Ash Wednesday: Wrestling With Temptation (Mt. 3:13-17, 4:1-11)

This is my message for tonight at our Ash Wednesday service at 6 p.m. at Blandford UMC in Prince George, Va. If you’re looking for a place to worship, to begin your Lenten journey, I hope you’ll join us.

Think about the last time you went away. Was it on vacation? Was it for business? Some of you probably wrote a checklist, complete with the things you wanted to make sure you didn’t forget. Some of you waited until the last minute and then hurriedly threw it into the suitcase you probably left half-packed since the last time! Either way, your packing included some things you needed, and some things you wanted.

Imagine with me for a moment that you were leaving for forty days. Even the spontaneous would stop and think for a moment, right?

In our Scripture tonight from Matthew 3 and 4, Jesus leaves with the clothes on his back, without a kiss goodbye to anyone. But he does stop to get baptized first.

Jesus surprises his cousin John by showing up in the wilderness, at the Jordan River, where his cousin is preaching about “hamartia” or “sin.” He’s calling people to repent, to come back, from the way that they have strayed from the mark. This is the setup for Jesus’ first real mission.

John knows that people aren’t really living like they’re supposed to, that they’ve lost sight of what it means to be part of God’s kingdom. So he tells them to turn around, to stop acting like they know God’s heart when they don’t act like God wants them to. But that whole straying from the mark thing? That means there’s a mark to stray from, a way TO act, and that those who have strayed can find their way back. The Christian faith does have standards, right? It’s not just a free-for-all, but there’s also this thing called grace.

See, there is judgment in John’s baptism but there is also hope. John wants his hearers to turn from their self-involved lives of sin, of God-ignorance, of neighbor-avoidance. But he believes that a time is coming, this kingdom of God thing, where people are going to get it. He may be the “sky is falling” Henny Penny of the present but that’s because he’s the “happy ever after” Ken of the future. (It’s just that he’s dressed in some crazy, Grizzly Adams garb, not the Beverly Hills line of clothes.)

When Jesus shows up, John knows that the hope he’s alluded to has just become tangible. When the spirit like a dove descends and says, “This is my Son, whom I love; with him I am well pleased,” John knows that his work of preparation for the coming of the Messiah is about done. It’s not just a hope for a Messiah, but an actuality. A real, tangible, God thing.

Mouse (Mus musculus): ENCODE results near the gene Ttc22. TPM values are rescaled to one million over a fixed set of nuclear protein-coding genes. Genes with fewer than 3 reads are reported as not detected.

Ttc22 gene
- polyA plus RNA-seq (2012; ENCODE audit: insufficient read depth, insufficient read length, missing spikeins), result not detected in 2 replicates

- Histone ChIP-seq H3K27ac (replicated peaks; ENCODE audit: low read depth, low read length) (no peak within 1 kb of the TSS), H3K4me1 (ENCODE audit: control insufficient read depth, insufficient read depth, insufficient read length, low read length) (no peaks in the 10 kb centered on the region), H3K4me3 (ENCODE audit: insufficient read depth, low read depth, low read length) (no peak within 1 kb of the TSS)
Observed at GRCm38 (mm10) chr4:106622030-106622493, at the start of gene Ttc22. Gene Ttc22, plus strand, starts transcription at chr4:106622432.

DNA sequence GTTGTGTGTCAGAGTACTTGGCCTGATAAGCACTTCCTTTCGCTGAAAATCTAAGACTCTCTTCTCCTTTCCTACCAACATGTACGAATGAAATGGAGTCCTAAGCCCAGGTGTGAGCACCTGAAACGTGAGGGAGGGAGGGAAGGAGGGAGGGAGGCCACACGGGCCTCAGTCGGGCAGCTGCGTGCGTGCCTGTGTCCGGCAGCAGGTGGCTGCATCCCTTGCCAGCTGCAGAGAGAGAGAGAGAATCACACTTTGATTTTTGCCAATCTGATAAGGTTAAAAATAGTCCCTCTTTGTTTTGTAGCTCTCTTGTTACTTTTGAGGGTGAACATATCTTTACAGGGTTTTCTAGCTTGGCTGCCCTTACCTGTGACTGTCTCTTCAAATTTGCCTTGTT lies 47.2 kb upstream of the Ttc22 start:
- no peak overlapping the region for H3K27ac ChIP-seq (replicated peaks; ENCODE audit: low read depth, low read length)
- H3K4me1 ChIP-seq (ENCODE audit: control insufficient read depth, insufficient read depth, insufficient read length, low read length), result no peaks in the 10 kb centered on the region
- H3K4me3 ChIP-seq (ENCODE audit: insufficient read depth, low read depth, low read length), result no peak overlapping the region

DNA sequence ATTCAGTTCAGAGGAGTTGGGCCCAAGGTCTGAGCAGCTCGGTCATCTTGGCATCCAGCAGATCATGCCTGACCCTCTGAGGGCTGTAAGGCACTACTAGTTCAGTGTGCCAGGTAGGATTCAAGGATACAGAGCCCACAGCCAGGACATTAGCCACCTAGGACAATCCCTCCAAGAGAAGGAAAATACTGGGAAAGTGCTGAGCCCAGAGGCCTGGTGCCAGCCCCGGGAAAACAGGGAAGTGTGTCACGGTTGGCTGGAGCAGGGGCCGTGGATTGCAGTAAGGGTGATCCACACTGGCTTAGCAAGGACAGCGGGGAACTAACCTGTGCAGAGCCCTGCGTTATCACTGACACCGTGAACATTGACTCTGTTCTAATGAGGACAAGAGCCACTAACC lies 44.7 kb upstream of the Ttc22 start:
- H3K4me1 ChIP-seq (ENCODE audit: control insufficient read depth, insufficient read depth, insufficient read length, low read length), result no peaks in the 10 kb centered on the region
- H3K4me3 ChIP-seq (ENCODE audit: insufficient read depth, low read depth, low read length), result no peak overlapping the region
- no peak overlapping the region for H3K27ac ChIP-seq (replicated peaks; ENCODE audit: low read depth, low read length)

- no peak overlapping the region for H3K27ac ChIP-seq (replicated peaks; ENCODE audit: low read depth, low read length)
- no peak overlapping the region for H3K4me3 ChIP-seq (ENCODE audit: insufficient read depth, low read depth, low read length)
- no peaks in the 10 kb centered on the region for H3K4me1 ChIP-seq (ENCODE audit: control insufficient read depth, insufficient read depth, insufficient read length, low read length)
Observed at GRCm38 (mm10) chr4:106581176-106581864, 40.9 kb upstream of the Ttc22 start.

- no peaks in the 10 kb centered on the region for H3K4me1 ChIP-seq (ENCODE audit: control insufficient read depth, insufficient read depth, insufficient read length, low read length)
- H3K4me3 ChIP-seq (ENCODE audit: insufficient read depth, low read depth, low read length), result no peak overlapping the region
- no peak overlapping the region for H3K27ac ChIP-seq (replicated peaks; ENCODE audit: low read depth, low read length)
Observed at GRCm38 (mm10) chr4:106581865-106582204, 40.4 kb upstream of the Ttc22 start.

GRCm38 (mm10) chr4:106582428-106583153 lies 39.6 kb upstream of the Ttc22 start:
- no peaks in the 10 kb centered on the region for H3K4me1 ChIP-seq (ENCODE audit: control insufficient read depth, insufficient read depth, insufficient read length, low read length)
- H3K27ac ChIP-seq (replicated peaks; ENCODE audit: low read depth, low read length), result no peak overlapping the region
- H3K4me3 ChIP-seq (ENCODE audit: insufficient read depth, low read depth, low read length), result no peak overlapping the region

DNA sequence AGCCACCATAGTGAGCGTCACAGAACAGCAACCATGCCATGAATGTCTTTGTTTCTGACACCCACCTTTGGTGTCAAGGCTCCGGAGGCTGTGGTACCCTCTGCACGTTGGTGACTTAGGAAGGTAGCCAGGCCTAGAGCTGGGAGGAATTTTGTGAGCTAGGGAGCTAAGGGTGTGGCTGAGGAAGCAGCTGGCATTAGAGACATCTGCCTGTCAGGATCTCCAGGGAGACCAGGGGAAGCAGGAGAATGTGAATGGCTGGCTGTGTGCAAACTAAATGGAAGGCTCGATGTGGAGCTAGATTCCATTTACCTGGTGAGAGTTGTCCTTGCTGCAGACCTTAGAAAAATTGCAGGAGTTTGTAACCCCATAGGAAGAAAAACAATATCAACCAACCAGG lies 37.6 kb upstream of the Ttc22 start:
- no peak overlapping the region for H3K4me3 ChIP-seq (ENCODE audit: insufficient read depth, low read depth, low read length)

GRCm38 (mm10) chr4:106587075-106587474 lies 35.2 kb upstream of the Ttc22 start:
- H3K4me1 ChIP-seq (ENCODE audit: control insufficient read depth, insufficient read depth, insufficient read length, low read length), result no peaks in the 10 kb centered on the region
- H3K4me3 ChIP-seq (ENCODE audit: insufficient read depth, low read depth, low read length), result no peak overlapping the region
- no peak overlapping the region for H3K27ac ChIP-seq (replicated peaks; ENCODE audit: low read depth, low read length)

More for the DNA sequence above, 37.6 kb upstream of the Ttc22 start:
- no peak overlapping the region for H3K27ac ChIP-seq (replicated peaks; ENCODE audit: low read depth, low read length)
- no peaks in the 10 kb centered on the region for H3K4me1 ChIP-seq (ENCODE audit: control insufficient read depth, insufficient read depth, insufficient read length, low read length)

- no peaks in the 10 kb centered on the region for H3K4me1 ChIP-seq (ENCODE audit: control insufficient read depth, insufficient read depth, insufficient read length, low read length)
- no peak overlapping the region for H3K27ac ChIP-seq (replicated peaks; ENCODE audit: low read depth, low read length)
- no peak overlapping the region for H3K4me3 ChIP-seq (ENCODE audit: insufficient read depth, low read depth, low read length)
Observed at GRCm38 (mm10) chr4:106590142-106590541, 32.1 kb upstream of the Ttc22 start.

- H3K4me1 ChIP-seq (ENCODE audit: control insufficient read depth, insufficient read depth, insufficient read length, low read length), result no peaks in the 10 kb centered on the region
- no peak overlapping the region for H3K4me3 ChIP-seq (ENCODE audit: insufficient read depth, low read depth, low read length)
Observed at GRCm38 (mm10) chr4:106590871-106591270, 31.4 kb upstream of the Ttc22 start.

As John is wrapping up, Jesus’ mission is just getting started. Three years of preaching, teaching, and healing, before three days of dying, and one new, eternal everlasting life. But the testing that Jesus will endure for forty days before his three years? There’s some treacherous stuff here.

Matthew 4 lays out Jesus’ three-part temptation this way.

First, the Spirit drives Jesus into the wilderness. Yes, the same Spirit that just claimed Jesus on God’s behalf, that descended on him and now resides with him, is also the causal agent in Jesus being driven from the relative comfort of his home, friends, and creature comforts (in 3 B.C….) into a month of loneliness, hunger, and struggle.

Stop and check that out for a minute: God’s Spirit, which bestows on Jesus the gift and blessing of God, is also the thing which leads him to experience a time of testing, of struggle, of frustration. Do we recognize that God is calling us to live a life of blessing but that in the times of frustration, those are the moments when we often recognize God… the most?

Next, the devil AKA tempter AKA ‘other options’ arrives.

The tempter provides three suggestions to Jesus to ‘make his life a little easier,’ to lighten the load of his mission.